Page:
Killed in Korean War, Army Pfc. Bridger finally laid to rest

Killed in Korean War, Army Pfc. Bridger finally laid to rest
After 72 years, Pfc. Kenneth LeRoy Bridger was finally laid to rest with full military honors during a graveside ceremony in Twin Falls, Idaho, May 21. Bridger was just 17 when he was reported missing in action Nov. 30, 1950, during the war against North Korea. Photo credit U.S. National Guard/Master Sgt. Becky Vanshur

After 72 years, Korean War veteran Pfc. Kenneth LeRoy Bridger was finally laid to rest during a graveside ceremony with full military honors May 21.

Bridger was reported missing in action Nov. 30, 1950, while serving during the war against North Korea. His remains were identified Jan. 26.

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Bridger was just 17 years old when he went missing. He was a member of Company K, 3rd Battalion, 31st Infantry Regiment, 7th Infantry Division. He enlisted into the U.S. Army from Colville, Washington, but many of his remaining family resides in Idaho, where he was laid to rest next to his brothers and his mother. Bridger’s four living siblings and their families attended the private ceremony.

“Every U.S. service member is committed to never leave a fallen comrade behind. It is in our creed,” said Maj. Gen. Michael Garshak, Idaho’s adjutant general. “Although it has taken over 70 years to return Pfc. Bridger from the battlefields of Korea, it is comforting to me and to all who serve to know that we fight for a country that will never give up in keeping that promise. It is an immense honor to be a part of this ceremony and return Pfc. Bridger home to his final resting place with his family.”

Garshak presented the U.S. flag and Purple Heart to Bridger’s brother and oldest surviving relative, Wilber Bridger. Bridger’s brothers, Lynn and Halbert Bridger, and his sister, Florence Fiscus, received the U.S. flag from the Idaho National Guard. The four siblings also received POW/MIA flags from the National League of the POW/MIA Families and local POW/MIA Awareness associations.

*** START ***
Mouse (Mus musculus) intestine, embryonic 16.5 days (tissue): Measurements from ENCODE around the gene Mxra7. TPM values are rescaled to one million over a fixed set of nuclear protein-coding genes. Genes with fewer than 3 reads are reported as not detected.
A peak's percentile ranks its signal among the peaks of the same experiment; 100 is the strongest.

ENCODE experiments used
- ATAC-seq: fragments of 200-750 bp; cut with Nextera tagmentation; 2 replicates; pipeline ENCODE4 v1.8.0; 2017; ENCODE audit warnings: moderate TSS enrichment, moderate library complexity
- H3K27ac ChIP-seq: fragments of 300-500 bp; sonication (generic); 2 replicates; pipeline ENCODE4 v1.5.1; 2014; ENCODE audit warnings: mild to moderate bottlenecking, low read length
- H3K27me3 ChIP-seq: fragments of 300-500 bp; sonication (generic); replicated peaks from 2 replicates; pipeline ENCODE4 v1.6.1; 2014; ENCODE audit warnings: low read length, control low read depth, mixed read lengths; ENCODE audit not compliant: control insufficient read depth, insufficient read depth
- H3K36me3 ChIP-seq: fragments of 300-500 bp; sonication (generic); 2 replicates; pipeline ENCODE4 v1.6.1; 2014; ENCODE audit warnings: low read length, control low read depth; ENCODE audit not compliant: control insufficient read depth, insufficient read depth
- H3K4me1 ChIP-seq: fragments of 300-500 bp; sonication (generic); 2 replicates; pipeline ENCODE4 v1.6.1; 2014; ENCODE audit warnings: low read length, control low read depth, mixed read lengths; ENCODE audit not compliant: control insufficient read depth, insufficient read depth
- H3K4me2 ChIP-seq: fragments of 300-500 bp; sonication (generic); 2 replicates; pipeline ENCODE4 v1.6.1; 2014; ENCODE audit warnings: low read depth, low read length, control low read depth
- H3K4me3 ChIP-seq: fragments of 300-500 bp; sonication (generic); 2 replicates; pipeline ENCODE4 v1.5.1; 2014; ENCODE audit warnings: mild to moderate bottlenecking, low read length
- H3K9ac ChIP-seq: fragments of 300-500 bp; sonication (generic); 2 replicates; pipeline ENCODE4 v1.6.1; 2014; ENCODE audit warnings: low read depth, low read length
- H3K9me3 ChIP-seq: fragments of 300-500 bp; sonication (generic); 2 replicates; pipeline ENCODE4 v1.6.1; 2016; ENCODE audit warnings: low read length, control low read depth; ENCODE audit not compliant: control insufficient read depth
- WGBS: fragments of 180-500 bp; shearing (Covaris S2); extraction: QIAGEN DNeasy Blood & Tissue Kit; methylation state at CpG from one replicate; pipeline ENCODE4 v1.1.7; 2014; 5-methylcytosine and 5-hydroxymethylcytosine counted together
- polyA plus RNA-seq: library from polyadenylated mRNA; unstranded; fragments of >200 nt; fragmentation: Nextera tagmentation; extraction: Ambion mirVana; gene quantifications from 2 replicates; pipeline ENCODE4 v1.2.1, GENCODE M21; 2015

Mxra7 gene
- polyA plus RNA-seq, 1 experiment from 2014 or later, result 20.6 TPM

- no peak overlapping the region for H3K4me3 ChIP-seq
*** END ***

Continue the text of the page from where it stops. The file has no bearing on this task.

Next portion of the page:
Bridger was also awarded the Army Good Conduct Medal, the National Defense Service Medal, the Korean Service Medal with three Bronze Service Stars, the Combat infantryman Badge, the U.N. Service Medal and the Republic of Korea-Korean War Service Medal.

The Idaho Army National Guard’s State Aviation Group conducted a flyover with two UH-60 Black Hawk helicopters. The Idaho National Guard joint honor guard performed taps and the folding of the flag presentation.

Members of the Twin Falls community, led by veterans, came together to honor and escort Bridger’s remains when they arrived in Idaho May 17.

According to the Defense POW/MIA Accounting Agency, Bridger was reported missing in action during the last night of his unit’s stand at the defensive perimeter south of the Pungnyuri Inlet on the east side of the Chosin Reservoir in North Korea.

On July 27, 2018, following an agreement between President Donald Trump and North Korean Supreme Leader Kim Jong-un, North Korea returned over 55 boxes containing the remains of American service members. The remains were taken to Joint Base Pearl Harbor-Hickam, Hawaii, and entered into the DPAA laboratory for identification. One of the 55 boxes contained Bridger’s remains.

According to the DPAA, more than 7,600 Americans are still unaccounted for from the Korean War. Bridger’s name is recorded on the American Battle Monuments Commission’s Courts of the Missing at the National Memorial Cemetery of the Pacific in Honolulu, along with others who are still missing from the Korean War. A rosette will be placed next to his name to indicate he has been accounted for.